There are three other types of mortgage loans worth knowing about:
CONSTRUCTION LOANS are a special type of financing that involves two steps for people who are building new homes. First, a short-term loan covers the cost of constructing the home. When it’s complete, that initial loan is refinanced with a traditional mortgage.
GOVERNMENT LOANS, including FHA and VA loans, allow qualified first-time buyers to buy homes with lower down payments and monthly payments that reflect their income.
A HOME EQUITY LINE OF CREDIT is a special kind of loan that lets you borrow against the equity you’ve built up in your home. You can borrow up to your established limit, anytime, for any purpose and at your convenience. Best of all, there are no closing costs, no annual maintenance fees, and no prepayment penalties.
Which type of loan is right for you? The best way to find out is to ask one of IMCU’s mortgage professionals, or call our Mortgage Services at 317.817.9700 or 800.869.1877.
DOWN PAYMENTS AND MONTHLY PAYMENTS
There are two types of payments that are associated with buying a house: down payments and mortgage payments.
When you finance a home purchase, the lender wants to be sure that you have the financial strength to afford it. That’s why (in most cases), the lender is only willing to finance a portion of the purchase price, typically between 80 and 90 percent. As the buyer, you’re expected to come up with the remainder in cash, and that is what’s known as a down payment.T
With most traditional loans, the minimum down payment is 20 percent of the home’s selling price. So if you buy a $200,000 home, you would be expected to come up with a $40,000 down payment, and the lender would provide a mortgage for the remaining $160,000.
Some loan programs for first-time buyers require smaller down payments. In any case, the lender may ask you to identify the source of the down payment, because they want to be sure that you’re not getting the money from a friend or family member, or taking out another loan.
Most mortgage loans require you to pay them back once a month. Typically, the monthly payment includes four components:
- Principal, which is a portion of the loan amount
- Interest, the cost of borrowing
- Taxes, to be escrowed to pay your property taxes when due
- Insurance, also to be escrowed
A sample loan payment might include $732 for principal, $146 for interest, $150 for taxes, and $104 for insurance. Those four amounts would be added together to create a monthly payment of $1,132. The portion for taxes and insurance is stored in what’s known as an escrow account, so the lender will have enough to pay those amounts when they come due.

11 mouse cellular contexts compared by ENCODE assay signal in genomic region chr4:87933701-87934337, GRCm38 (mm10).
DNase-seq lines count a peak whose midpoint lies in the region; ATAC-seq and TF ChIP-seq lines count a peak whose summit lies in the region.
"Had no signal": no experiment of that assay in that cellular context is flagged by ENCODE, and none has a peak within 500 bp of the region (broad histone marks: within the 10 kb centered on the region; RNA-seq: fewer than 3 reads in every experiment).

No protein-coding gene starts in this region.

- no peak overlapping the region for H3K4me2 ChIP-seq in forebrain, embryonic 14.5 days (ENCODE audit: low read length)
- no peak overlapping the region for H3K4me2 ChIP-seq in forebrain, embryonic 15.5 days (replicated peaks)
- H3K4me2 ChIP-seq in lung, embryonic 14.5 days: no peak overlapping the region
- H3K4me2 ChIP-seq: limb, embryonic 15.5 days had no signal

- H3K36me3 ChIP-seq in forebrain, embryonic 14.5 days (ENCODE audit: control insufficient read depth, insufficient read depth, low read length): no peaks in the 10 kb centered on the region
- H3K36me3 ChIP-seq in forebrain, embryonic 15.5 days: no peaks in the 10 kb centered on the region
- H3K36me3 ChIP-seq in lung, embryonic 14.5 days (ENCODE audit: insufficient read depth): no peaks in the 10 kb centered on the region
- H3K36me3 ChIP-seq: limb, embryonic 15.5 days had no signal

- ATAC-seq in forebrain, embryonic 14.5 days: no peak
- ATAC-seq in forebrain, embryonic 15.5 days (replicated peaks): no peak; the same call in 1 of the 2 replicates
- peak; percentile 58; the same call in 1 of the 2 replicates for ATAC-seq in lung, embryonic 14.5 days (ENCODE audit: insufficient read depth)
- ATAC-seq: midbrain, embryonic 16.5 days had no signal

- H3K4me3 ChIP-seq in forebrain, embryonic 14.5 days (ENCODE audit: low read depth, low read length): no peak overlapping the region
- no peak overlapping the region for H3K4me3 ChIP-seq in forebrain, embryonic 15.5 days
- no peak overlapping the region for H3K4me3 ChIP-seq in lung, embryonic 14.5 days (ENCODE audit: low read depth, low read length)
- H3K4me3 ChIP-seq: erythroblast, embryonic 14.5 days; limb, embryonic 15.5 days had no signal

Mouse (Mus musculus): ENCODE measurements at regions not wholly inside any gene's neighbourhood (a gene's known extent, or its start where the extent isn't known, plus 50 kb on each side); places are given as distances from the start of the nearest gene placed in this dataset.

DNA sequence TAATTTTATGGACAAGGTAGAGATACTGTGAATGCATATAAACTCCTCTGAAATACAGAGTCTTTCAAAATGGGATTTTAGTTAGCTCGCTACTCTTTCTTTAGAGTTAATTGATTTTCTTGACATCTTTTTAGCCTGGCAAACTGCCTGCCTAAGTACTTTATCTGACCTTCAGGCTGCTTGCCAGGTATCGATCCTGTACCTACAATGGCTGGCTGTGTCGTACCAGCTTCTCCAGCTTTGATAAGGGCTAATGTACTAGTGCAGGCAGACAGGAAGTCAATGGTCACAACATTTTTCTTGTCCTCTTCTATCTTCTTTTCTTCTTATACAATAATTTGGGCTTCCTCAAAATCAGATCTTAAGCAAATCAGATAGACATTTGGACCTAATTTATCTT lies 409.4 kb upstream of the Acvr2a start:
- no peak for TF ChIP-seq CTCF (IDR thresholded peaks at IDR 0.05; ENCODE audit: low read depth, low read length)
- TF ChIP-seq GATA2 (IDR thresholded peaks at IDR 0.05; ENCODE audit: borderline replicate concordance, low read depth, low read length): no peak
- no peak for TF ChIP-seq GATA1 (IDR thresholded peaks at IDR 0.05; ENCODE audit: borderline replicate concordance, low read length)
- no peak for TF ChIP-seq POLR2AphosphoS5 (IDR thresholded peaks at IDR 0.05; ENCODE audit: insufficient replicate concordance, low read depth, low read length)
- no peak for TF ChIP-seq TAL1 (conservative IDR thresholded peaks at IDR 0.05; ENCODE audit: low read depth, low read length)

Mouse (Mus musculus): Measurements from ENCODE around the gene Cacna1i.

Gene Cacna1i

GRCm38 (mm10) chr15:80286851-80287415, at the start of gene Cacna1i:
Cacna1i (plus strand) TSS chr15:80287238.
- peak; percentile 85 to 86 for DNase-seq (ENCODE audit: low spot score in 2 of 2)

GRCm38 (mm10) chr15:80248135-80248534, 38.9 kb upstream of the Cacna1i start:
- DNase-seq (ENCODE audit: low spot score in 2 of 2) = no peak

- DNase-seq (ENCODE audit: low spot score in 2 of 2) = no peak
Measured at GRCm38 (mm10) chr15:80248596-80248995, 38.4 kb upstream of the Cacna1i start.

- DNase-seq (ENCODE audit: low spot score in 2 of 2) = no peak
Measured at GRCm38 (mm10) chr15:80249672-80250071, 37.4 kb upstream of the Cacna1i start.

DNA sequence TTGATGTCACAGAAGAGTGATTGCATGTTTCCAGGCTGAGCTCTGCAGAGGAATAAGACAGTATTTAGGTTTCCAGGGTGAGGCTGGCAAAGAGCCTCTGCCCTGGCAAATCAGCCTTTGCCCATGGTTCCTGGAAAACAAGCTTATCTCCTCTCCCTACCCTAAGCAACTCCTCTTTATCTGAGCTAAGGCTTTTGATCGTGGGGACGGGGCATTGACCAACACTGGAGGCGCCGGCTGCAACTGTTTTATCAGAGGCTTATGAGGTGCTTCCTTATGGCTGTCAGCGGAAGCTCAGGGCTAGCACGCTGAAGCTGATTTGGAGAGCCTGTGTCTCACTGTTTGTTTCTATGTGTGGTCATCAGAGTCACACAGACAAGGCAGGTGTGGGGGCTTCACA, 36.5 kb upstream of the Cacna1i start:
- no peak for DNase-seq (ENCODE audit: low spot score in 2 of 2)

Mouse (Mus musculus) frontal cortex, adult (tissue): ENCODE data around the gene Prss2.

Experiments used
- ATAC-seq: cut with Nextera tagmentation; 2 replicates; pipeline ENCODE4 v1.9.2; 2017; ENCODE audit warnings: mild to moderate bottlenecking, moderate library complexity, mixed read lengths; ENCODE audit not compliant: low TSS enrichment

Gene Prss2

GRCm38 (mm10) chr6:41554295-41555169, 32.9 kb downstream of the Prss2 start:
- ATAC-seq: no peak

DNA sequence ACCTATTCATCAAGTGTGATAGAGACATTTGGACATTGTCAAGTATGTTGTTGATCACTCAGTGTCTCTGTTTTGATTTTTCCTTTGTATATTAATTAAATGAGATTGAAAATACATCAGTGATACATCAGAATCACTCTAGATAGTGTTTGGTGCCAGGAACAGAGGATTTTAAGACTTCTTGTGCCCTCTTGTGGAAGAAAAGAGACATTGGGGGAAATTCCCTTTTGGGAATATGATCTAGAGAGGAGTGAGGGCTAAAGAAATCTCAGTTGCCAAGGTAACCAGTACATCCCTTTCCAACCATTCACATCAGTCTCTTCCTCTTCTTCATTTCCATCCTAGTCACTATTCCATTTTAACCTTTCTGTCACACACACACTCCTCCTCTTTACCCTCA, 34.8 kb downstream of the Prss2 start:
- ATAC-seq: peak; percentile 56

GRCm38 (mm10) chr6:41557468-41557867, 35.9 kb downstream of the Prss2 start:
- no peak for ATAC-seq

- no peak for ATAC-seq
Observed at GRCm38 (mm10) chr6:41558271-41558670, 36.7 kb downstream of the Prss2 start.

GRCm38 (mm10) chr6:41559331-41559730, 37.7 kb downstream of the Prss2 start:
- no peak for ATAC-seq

These are words and phrases you may encounter as you go through the homebuying process.
How house payments are divided between the interest and the principal.
ANNUAL PERCENTAGE RATE (APR)
The combination of the interest rate and any additional finance charges.
An independent market estimate of what a home is worth.
The value of the home for property tax purposes.
A meeting where the transfer of ownership takes place. The buyers, sellers, real estate agents, and a neutral third party review and sign documents for the sale. Payment is made, and the sellers turn over the keys.
Additional costs buyers pay that aren’t included in the purchase price, such as an appraisal fee.
Legal rules established by some communities or neighborhoods about property mainte- nance and other issues, such as whether cars can be parked on the street.
A legal document that specifies who owns a property.
Your ownership in the home, computed by subtracting the current mortgage balance from the home’s market value.
The account the lender uses to pay homeowners’ insurance and property taxes for the homeowner. Part of each mortgage payment goes to this account.
If your home is located in an area that experiences flooding, you may be required to buy this insurance coverage, because regular homeowner’s insurance doesn’t cover flood damage.
The percentage of a home’s value that a lender will finance through a mortgage
Buyers who have a high LTV and make a small down payment may be required to buy insurance that will cover the mortgage if they don’t make payments.
Fees paid to the lender for a mortgage or to qualify for a lower interest rate. One point is the same as one percent of the loan.
The loan amount before interest and fees.
PITI (PRINCIPAL, INTEREST, TAXES, INSURANCE)
The four elements of a monthly mortgage payment.
Insurance that guarantees that the property’s ownership information is accurate.